Blue Jay R.A. Dickey has always said that the life of the knuckleballer is one of ups and downs. The disparity between Sunday’s game and the game six days earlier bears him out.
In the Mother’s Day game against the Red Sox, the Jays lost 3-6. Dickey displayed good pitching that was noted by Jays manager John Gibbons, but homers by the Sox enabled them to avoid their third loss in a row to the Jays. Says Gibbons: “The two home runs got him, there’s no doubt about it. Other than that, he was pretty good, but the ball was flying.”
Rewind a week to Monday’s game against the New York Yankees. No strikeouts, lots of ground outs, was what Toronto Blue Jay R.A. Dickey produced in that contest. According to the Toronto Sun’s Craig Robertson, on that day Dickey was in fact the first Blue Jay since 1995 to pitch eight innings without a strikeout.
But Dickey’s knuckleball did what it had to do, resulting in his
top effort of the season, eight innings, three hits and just the one run. He also didn’t strike out a batter. Dickey’s ego can withstand a zero-strikeout performance if he can induce as many groundball outs (13) as he did, but it’s always nice to have the ability to get swings and misses when you need them.
“The knuckleball I’ve had in the last couple of starts have been like that,” Dickey said Tuesday. “But I prefer when I’m like 80-20—80% of the time I can do what I did last night. But the other 20% I can have bigger movement, so I can get a strikeout with a runner at third base with less than two outs. I need to be able to punch a guy out with a guy on third base and normally I can do that.
“But that’s just the nature of the pitch. It is fickle when it comes to the movement…. I went back and looked at tape…. It was moving, but it was moving late and really small.”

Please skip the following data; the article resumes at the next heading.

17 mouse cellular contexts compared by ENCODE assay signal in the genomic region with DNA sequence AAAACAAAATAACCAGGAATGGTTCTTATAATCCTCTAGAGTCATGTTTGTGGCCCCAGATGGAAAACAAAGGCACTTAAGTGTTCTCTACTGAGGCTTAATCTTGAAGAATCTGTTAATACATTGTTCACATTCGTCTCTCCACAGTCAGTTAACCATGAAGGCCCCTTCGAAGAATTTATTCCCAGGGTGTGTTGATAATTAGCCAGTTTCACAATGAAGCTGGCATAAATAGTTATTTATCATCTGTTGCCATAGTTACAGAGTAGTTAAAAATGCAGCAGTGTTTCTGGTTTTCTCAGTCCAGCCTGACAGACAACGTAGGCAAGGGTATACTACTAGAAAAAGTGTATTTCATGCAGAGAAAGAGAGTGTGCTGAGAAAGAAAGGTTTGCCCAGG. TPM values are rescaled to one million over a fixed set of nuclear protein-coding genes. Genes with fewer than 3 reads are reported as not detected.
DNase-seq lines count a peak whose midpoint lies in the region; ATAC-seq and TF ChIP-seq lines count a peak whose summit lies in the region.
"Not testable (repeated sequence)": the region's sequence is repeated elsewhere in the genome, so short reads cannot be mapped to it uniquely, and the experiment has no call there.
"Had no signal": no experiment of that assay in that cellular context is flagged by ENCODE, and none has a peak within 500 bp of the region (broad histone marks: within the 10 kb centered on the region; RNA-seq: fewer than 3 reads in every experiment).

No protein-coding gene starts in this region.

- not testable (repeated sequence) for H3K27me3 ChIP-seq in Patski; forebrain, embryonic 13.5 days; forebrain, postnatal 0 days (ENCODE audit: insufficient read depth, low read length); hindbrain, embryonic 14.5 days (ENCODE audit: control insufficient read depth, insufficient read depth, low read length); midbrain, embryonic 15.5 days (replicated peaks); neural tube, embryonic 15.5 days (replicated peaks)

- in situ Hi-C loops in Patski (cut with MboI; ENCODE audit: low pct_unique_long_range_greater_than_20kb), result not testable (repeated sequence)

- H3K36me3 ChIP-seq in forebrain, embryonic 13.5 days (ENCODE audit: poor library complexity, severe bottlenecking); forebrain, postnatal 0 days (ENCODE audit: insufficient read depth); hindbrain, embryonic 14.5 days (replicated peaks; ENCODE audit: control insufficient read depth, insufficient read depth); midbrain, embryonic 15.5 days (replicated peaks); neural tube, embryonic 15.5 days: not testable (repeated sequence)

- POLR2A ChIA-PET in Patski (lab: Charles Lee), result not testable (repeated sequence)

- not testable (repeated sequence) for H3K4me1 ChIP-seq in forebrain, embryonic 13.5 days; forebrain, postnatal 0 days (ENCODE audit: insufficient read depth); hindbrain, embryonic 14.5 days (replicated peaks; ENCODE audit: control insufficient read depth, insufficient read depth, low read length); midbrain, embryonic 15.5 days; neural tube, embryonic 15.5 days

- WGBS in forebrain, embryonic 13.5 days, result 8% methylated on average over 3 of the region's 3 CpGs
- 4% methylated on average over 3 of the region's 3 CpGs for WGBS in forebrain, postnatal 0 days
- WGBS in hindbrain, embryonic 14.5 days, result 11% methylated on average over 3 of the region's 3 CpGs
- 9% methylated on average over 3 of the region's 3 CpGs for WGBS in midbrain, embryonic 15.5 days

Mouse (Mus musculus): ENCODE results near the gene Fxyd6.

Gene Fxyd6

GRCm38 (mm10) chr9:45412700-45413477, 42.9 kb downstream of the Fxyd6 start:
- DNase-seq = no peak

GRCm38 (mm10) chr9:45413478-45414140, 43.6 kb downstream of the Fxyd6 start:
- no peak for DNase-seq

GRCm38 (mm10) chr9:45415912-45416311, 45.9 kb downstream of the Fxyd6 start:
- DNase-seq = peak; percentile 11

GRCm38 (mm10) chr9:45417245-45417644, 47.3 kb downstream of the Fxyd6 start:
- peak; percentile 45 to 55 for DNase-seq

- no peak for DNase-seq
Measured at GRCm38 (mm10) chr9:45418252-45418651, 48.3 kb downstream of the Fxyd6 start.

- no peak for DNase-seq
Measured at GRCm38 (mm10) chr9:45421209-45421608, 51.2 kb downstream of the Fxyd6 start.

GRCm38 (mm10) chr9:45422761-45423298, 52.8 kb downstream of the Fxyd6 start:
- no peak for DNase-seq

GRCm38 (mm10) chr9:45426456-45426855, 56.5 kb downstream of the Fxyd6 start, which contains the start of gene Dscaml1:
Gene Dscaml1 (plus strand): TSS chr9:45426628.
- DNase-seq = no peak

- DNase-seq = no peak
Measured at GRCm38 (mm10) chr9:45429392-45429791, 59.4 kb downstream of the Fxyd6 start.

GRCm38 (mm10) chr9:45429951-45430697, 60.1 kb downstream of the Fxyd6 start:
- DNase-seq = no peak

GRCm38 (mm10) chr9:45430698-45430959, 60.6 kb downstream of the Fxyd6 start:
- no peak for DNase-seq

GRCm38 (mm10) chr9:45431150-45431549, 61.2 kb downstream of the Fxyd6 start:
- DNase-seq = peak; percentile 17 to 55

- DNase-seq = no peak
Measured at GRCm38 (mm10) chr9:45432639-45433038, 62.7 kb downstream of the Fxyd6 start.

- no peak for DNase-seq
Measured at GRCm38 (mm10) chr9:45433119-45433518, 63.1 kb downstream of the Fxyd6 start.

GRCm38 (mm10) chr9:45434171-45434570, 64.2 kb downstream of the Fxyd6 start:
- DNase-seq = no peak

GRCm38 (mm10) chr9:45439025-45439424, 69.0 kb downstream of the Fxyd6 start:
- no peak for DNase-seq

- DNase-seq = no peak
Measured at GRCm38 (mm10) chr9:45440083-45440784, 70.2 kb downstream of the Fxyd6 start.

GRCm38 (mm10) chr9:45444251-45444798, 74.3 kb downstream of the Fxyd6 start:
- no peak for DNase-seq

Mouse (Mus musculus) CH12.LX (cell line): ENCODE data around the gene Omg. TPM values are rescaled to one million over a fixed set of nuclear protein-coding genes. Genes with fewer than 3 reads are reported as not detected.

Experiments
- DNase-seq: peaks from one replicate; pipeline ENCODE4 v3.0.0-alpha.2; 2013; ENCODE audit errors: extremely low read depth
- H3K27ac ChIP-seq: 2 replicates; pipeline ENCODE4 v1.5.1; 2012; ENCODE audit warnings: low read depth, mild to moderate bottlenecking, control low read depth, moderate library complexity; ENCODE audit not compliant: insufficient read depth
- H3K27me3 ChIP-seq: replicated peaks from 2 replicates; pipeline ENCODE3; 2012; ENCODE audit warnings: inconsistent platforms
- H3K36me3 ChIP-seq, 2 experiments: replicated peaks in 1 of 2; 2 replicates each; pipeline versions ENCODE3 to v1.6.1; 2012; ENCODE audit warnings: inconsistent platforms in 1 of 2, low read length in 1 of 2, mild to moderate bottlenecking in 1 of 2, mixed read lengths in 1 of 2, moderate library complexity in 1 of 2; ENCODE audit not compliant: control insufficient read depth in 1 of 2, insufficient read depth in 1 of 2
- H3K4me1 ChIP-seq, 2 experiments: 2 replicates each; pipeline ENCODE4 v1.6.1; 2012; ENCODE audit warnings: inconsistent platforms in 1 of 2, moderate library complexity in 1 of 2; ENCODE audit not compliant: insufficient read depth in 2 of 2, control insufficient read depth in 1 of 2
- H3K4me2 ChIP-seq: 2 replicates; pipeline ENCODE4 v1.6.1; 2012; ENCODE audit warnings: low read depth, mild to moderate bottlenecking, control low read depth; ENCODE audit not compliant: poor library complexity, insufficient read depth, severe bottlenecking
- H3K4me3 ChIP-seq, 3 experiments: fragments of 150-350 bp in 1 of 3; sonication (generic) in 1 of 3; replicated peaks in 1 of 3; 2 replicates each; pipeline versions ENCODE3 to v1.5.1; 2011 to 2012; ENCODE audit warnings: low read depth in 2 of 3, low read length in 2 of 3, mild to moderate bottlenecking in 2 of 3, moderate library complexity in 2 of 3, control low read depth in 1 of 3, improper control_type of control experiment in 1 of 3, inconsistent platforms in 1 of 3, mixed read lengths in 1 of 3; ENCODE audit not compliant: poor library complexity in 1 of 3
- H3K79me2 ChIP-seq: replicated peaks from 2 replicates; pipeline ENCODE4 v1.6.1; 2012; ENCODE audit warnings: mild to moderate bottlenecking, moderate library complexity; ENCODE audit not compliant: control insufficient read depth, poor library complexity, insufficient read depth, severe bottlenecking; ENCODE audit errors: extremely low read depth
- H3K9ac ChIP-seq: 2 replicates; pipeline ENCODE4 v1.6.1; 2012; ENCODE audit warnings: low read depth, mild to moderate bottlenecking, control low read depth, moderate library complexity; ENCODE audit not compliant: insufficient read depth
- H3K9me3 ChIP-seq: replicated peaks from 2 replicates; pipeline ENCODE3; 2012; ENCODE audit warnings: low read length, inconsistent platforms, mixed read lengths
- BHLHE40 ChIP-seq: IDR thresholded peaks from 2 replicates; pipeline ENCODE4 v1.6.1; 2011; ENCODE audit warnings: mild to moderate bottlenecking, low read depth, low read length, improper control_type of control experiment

Pitching is always about trade-offs, even with a guy who throws a knuckleball. The big movement wasn’t there, but the control was; and as he said, he had enough movement to miss the fat of the bat.
Outs are still outs, of course, even when not extracted in the most spectacular possible way. As we noted in a previous IKA post, Dickey has been striving this season for greater control at the expense of some of his trademark speed (“swapping velocity for command”)…a higher ratio of ups to downs.
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Whatever happened to Eri Yoshida, the wunderkind Japanese knuckleballer who turned pro in 2008, at age 16? By 2010, the “knuckle princess” had become “the first woman to pitch professionally in two countries,” by also wielding her knuckleball in the United States. There has been scant English-language coverage of her career in years since. But a February 2015 story about a new player-manager for the Ishikawa Million Stars notes that Yoshida is still on the Stars’ roster, which she had joined in 2013 after returning to Japan.